DeVotchKa's Nick Urata on the band's new album and its cinematic approach to songwriting

With DeVotchka's forthcoming album, 100 Lovers, the Denver quartet has released possibly it's finest album to date. Frontman Nick Urata says they spent about a year making the album in Tuscon, and let the songs cook a bit longer and ferment than on previous efforts, which might explain why the album sounds so delicately crafted.

Tonight, Urata and DeVotchKa violinist/accordionist Tom Hagerman will perform "Only Love Can Break Your Heart" at Carnegie Hall in a tribute to Neil Young along with Patti Smith, the Roots, Cowboy Junkies, Bettye LaVette, Glen Hansard and quite a few others, before coming back to Denver for a date at the Fillmore Auditorium this Saturday, February 12, to celebrate the release of 100 Lovers, which hits stores March 1. We spoke with Urata about recording the new album in Tucson with producer Craig Schumacher at his Wavelab studio, the band's cinematic approach to songwriting and touring with Gogol Bordello.

Westword: You guys have recorded most of your albums in Tuscon... What is about the place that keeps you going back down there to record?

Nick Urata: I guess part of it is comfort zone. I don't really remember the reasons, but Tucson was one of the first places we ventured to outside of Denver. We kind of serendipitously ended up meeting Calexico on that trip, and that's kind of their home studio, too. So it was the perfect fit. For us, it was like the first time we actually recorded something and heard the sound like we wanted.

And the other thing, Craig the producer, who owns the studio, he's kind of a master of analog gear, and we still use tape and as much analog stuff as we possibly can. It's a little more magical than just sitting at your computer. So that's part of the reason why we make the trip down there. Some of it's nostalgia. Some of it's comfort zone. But we don't want to alter the course of...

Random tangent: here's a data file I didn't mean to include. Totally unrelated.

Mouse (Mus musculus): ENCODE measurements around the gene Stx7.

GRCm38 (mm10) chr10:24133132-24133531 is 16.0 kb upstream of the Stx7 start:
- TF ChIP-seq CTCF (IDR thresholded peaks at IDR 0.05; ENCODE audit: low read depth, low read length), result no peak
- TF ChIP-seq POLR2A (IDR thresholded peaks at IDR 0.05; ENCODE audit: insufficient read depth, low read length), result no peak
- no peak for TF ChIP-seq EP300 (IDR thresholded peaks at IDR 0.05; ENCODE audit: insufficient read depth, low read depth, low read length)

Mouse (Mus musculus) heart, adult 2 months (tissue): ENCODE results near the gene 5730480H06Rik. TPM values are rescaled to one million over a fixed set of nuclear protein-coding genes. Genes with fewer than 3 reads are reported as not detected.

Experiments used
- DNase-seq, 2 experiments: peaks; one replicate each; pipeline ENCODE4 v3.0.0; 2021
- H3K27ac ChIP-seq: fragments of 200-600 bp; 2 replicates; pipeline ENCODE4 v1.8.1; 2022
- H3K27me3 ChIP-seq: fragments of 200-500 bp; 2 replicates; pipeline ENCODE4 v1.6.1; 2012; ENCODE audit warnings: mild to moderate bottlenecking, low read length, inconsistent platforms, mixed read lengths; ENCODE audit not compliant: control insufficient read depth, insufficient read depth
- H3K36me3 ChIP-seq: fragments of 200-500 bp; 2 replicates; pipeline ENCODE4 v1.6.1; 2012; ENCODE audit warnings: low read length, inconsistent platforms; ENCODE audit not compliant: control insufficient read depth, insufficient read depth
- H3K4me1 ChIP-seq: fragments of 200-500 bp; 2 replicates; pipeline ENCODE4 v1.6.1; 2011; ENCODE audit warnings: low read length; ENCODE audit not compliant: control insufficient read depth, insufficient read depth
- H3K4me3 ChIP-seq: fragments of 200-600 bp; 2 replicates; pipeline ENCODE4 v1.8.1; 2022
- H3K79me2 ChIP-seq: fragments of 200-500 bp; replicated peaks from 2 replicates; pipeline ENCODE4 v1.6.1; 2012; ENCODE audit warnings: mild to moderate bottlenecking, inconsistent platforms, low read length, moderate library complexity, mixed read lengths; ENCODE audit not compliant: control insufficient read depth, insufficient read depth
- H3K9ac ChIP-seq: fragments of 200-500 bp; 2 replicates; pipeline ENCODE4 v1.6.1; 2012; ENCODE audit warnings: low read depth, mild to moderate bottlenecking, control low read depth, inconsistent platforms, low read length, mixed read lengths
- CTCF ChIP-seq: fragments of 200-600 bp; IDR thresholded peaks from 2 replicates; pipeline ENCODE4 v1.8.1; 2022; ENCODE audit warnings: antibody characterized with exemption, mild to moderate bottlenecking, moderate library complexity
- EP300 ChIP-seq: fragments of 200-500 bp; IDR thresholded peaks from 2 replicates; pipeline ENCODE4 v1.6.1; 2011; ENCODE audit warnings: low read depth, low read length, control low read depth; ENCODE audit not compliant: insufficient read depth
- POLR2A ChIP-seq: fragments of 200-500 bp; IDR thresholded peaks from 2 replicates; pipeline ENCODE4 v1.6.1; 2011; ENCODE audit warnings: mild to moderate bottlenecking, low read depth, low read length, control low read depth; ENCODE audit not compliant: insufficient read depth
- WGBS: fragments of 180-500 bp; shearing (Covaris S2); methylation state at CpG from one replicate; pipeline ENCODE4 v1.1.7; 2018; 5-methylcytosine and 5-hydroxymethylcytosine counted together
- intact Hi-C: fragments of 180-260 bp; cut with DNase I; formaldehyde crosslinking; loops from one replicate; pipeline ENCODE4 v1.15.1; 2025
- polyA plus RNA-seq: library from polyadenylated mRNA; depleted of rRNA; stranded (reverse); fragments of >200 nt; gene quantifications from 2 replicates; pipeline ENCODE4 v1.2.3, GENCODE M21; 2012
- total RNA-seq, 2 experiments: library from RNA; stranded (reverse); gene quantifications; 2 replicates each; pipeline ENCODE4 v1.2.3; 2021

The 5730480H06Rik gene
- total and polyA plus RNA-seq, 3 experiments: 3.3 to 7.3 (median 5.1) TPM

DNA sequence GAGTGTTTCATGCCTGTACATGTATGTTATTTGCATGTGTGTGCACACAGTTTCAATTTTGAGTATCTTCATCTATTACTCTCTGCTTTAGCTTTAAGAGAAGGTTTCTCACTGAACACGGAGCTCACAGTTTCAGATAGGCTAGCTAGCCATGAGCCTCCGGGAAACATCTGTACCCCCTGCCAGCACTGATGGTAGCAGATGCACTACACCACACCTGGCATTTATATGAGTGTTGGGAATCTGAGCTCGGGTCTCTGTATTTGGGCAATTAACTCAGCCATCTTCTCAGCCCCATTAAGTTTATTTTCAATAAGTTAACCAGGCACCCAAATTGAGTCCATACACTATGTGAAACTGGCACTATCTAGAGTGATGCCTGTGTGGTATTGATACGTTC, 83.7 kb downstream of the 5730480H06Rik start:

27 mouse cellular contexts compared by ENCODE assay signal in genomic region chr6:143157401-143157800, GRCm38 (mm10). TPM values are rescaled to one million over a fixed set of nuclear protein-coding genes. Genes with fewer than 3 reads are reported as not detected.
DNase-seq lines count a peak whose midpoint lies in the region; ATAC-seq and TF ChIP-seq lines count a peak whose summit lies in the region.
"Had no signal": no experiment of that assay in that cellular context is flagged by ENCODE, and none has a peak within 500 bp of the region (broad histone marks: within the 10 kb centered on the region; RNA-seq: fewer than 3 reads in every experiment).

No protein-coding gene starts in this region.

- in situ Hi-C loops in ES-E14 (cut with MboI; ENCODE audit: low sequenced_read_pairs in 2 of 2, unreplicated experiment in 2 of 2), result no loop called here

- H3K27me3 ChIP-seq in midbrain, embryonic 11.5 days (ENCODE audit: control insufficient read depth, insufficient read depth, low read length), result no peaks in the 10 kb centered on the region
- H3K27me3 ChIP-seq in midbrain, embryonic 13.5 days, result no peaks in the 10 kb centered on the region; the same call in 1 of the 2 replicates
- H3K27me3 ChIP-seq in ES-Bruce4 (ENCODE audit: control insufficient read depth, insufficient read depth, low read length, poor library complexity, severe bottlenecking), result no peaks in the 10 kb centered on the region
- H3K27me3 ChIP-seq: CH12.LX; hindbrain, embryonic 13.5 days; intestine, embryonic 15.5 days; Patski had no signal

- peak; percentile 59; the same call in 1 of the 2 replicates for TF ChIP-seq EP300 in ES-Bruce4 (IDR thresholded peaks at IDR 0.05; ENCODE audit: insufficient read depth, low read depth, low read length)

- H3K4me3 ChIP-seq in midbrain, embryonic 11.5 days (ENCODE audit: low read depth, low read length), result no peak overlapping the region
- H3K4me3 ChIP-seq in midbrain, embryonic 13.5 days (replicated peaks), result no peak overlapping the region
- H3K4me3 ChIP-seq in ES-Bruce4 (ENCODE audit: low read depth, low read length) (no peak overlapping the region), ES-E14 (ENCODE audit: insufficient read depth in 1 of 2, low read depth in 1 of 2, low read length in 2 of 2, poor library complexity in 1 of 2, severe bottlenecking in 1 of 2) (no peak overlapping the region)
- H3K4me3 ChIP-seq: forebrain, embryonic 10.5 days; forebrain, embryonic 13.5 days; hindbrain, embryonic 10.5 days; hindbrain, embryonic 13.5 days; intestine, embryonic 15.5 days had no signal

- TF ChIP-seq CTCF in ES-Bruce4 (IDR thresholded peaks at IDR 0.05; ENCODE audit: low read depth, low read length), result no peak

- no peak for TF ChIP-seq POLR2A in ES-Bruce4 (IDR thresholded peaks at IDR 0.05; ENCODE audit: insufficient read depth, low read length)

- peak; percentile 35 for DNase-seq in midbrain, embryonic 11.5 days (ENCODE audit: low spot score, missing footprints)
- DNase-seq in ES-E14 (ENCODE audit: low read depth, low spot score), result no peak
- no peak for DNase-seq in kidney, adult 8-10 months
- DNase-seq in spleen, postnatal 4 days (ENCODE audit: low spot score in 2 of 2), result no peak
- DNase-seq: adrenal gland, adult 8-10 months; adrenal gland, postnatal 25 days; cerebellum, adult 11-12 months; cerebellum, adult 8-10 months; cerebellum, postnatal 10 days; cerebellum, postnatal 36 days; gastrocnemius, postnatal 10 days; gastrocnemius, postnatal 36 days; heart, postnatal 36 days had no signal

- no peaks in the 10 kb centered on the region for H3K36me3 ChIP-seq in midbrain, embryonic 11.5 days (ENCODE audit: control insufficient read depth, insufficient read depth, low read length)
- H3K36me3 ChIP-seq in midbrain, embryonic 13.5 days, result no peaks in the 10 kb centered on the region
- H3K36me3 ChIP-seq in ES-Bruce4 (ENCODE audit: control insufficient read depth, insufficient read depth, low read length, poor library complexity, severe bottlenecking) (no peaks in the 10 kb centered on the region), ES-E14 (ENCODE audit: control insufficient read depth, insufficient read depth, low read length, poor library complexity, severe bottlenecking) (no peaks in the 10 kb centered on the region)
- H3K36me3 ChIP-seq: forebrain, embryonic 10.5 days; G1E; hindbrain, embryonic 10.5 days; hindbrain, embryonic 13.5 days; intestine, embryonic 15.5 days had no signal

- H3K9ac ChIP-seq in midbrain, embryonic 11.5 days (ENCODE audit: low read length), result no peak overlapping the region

Did you approach 100 Lovers any different than, say, A Mad and Faithful Telling?

Now that we can look back at it, we can see what we were doing. We just took a lot more time, because when we started recording about a year ago, we recorded one round of it, and we just said, "You know what, these songs are... we should let them cook for a while and ferment." We knew that they were good, but we just wanted to give them time to take more of a life than themselves.

We took a couple of stabs at each song and kind of took a more patient and organic approach... I hate to use that word organic. It sounds like a vegetable or something. We just took a more deliberate pace. We knew we had deadlines, but we kind of took the phone off the hook, and we just kind of wanted to make a record that we liked.

Did the songs kind change over the course of the year? Did they turn out different than you originally intended?

I think they got better. At first, I think they were a little self-indulgent. We just kind of hacked some of that and made them a little more accessible. I like the way they matured. Sometimes, like on our previous albums, the recording would be kind of a jumping off, and the song would continue to develop on the road. But this time, we kind of did it the way it should be.

Did you road test any of the new material before going into the studio?

Yeah, we have been secretly torturing audiences for a while. This one song that wasn't hot was probably one of the new ones.

You've scored a few films, but when you write songs for DeVotchKa do you kind of take a cinematic approach? Do you have images or scenes in your head?

Yeah. I've always sort of done that, and it's kind of funny that the tables actually turned on me. We as a band have always sort of aspired to have a sprawling, cinematic sound. I mean, it's just an aspiration. I don't know if it comes across or not.

I definitely think it does. For whatever that's worth.